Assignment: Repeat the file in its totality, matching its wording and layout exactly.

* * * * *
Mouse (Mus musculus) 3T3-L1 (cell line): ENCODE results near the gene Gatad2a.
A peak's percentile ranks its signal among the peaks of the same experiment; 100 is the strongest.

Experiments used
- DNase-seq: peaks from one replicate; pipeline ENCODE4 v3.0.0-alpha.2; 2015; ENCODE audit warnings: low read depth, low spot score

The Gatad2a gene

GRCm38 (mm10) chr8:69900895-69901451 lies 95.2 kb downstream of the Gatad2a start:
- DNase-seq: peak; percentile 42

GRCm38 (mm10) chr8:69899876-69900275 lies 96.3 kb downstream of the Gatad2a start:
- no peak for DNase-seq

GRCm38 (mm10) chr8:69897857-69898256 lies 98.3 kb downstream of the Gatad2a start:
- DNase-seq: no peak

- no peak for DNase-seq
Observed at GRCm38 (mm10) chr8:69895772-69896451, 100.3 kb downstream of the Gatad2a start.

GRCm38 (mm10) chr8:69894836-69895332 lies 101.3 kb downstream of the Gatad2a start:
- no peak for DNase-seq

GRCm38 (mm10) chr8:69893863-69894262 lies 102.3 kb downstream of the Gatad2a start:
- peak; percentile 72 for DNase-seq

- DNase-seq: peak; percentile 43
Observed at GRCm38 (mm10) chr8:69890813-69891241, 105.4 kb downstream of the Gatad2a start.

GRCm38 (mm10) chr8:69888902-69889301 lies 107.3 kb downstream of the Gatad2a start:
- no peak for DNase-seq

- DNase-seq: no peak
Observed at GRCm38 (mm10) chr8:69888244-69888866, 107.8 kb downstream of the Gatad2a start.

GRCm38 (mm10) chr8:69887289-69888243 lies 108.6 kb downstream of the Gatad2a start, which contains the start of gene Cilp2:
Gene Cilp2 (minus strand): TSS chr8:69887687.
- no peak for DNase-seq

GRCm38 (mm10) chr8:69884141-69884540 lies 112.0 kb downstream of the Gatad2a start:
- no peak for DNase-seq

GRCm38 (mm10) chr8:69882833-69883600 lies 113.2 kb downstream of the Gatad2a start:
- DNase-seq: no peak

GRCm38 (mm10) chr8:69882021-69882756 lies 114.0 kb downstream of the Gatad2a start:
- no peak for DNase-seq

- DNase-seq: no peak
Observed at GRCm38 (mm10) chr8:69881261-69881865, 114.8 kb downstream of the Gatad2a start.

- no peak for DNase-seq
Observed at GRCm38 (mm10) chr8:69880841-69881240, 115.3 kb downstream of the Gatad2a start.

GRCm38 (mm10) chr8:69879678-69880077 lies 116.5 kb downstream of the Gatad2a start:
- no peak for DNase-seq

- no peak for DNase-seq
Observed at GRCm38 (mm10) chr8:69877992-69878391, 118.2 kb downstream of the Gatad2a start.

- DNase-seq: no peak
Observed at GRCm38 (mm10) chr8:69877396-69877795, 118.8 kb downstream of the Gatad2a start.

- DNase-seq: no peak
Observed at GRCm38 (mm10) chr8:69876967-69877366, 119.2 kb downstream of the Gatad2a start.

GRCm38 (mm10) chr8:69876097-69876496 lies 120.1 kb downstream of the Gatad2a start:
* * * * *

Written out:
Mouse (Mus musculus) 3T3-L1 (cell line): ENCODE results near the gene Gatad2a.
A peak's percentile ranks its signal among the peaks of the same experiment; 100 is the strongest.

Experiments used
- DNase-seq: peaks from one replicate; pipeline ENCODE4 v3.0.0-alpha.2; 2015; ENCODE audit warnings: low read depth, low spot score

The Gatad2a gene

GRCm38 (mm10) chr8:69900895-69901451 lies 95.2 kb downstream of the Gatad2a start:
- DNase-seq: peak; percentile 42

GRCm38 (mm10) chr8:69899876-69900275 lies 96.3 kb downstream of the Gatad2a start:
- no peak for DNase-seq

GRCm38 (mm10) chr8:69897857-69898256 lies 98.3 kb downstream of the Gatad2a start:
- DNase-seq: no peak

- no peak for DNase-seq
Observed at GRCm38 (mm10) chr8:69895772-69896451, 100.3 kb downstream of the Gatad2a start.

GRCm38 (mm10) chr8:69894836-69895332 lies 101.3 kb downstream of the Gatad2a start:
- no peak for DNase-seq

GRCm38 (mm10) chr8:69893863-69894262 lies 102.3 kb downstream of the Gatad2a start:
- peak; percentile 72 for DNase-seq

- DNase-seq: peak; percentile 43
Observed at GRCm38 (mm10) chr8:69890813-69891241, 105.4 kb downstream of the Gatad2a start.

GRCm38 (mm10) chr8:69888902-69889301 lies 107.3 kb downstream of the Gatad2a start:
- no peak for DNase-seq

- DNase-seq: no peak
Observed at GRCm38 (mm10) chr8:69888244-69888866, 107.8 kb downstream of the Gatad2a start.

GRCm38 (mm10) chr8:69887289-69888243 lies 108.6 kb downstream of the Gatad2a start, which contains the start of gene Cilp2:
Gene Cilp2 (minus strand): TSS chr8:69887687.
- no peak for DNase-seq

GRCm38 (mm10) chr8:69884141-69884540 lies 112.0 kb downstream of the Gatad2a start:
- no peak for DNase-seq

GRCm38 (mm10) chr8:69882833-69883600 lies 113.2 kb downstream of the Gatad2a start:
- DNase-seq: no peak

GRCm38 (mm10) chr8:69882021-69882756 lies 114.0 kb downstream of the Gatad2a start:
- no peak for DNase-seq

- DNase-seq: no peak
Observed at GRCm38 (mm10) chr8:69881261-69881865, 114.8 kb downstream of the Gatad2a start.

- no peak for DNase-seq
Observed at GRCm38 (mm10) chr8:69880841-69881240, 115.3 kb downstream of the Gatad2a start.

GRCm38 (mm10) chr8:69879678-69880077 lies 116.5 kb downstream of the Gatad2a start:
- no peak for DNase-seq

- no peak for DNase-seq
Observed at GRCm38 (mm10) chr8:69877992-69878391, 118.2 kb downstream of the Gatad2a start.

- DNase-seq: no peak
Observed at GRCm38 (mm10) chr8:69877396-69877795, 118.8 kb downstream of the Gatad2a start.

- DNase-seq: no peak
Observed at GRCm38 (mm10) chr8:69876967-69877366, 119.2 kb downstream of the Gatad2a start.

GRCm38 (mm10) chr8:69876097-69876496 lies 120.1 kb downstream of the Gatad2a start: